How Rare Are the Different Blood Types?

Of the eight different common blood types, AB negative is the least common blood type in the United States, according to the American Red Cross. O positive is the most common type, followed by A positive as the second most common, and then B positive.

The fourth most common blood type among the U.S. population is AB positive, notes the American Red Cross. O negative, A negative and B negative are the fifth, sixth and seventh most common blood type, respectively.

Though the overall relative distribution of blood types is consistent across ethnic groups, each ethnic group has its own mix of the blood types, according to the American Red Cross. For example, for all ethnic groups, those with either O positive or A positive blood comprise more than 65 percent of all people. However, among African-Americans, more than 80 percent possess either O positive or A positive blood. For another example, 7 percent of Caucasians in the United States have A negative blood type compared to 0.5 percent of the Asian-American population.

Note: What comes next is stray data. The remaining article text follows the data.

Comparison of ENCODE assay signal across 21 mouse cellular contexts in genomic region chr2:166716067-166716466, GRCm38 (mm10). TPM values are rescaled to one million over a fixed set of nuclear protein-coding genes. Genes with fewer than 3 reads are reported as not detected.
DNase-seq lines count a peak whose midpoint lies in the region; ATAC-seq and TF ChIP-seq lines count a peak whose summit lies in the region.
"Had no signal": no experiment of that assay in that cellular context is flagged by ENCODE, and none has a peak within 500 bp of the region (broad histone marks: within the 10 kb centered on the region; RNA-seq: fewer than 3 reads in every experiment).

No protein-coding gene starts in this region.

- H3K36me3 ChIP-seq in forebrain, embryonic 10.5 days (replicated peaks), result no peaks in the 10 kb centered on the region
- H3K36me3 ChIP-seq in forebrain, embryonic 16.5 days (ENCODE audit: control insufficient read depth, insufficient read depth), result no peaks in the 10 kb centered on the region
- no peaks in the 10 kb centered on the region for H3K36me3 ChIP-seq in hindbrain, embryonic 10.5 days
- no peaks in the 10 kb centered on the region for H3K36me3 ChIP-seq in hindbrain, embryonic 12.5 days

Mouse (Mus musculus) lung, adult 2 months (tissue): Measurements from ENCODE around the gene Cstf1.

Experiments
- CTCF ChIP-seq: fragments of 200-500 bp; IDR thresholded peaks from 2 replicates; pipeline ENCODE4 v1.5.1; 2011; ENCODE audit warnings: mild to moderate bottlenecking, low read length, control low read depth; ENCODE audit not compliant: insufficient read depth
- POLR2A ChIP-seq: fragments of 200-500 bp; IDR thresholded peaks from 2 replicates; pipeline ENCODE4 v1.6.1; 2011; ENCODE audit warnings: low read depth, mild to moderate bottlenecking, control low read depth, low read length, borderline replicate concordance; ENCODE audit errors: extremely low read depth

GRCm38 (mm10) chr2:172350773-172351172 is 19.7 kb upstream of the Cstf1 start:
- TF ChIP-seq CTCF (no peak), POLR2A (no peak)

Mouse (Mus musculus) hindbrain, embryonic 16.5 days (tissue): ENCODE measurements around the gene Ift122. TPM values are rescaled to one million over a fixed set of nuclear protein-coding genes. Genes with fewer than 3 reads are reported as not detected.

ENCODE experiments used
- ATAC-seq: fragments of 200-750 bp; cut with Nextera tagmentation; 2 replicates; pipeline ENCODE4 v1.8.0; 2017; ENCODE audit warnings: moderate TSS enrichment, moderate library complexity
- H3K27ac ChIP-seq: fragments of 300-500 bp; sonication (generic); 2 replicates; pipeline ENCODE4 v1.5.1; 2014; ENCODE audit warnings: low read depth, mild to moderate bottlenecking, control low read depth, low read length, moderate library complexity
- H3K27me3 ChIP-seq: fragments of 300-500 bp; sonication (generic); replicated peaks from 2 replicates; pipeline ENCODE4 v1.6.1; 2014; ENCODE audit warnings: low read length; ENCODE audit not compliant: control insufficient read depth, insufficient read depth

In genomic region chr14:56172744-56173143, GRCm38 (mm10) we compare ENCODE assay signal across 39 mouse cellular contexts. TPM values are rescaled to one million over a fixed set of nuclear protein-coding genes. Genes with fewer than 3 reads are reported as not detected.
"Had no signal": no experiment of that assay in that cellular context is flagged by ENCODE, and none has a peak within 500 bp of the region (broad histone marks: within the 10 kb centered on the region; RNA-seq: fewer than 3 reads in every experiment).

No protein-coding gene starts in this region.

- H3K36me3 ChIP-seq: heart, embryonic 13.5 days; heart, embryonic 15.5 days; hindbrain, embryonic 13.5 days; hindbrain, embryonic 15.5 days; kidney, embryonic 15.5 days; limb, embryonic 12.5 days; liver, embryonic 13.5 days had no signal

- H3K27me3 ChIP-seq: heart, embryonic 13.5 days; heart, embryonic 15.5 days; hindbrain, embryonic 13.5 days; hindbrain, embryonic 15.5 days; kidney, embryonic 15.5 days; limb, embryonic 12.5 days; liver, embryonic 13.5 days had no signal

Blood type is based on the presence or absence of three antigens, explains the American Red Cross. Four major blood groups are based on the A and B antigens, resulting in A, B, AB or O types. Each of these types is identified as positive or negative, depending on whether the third antigen, the RH factor, is present in the blood.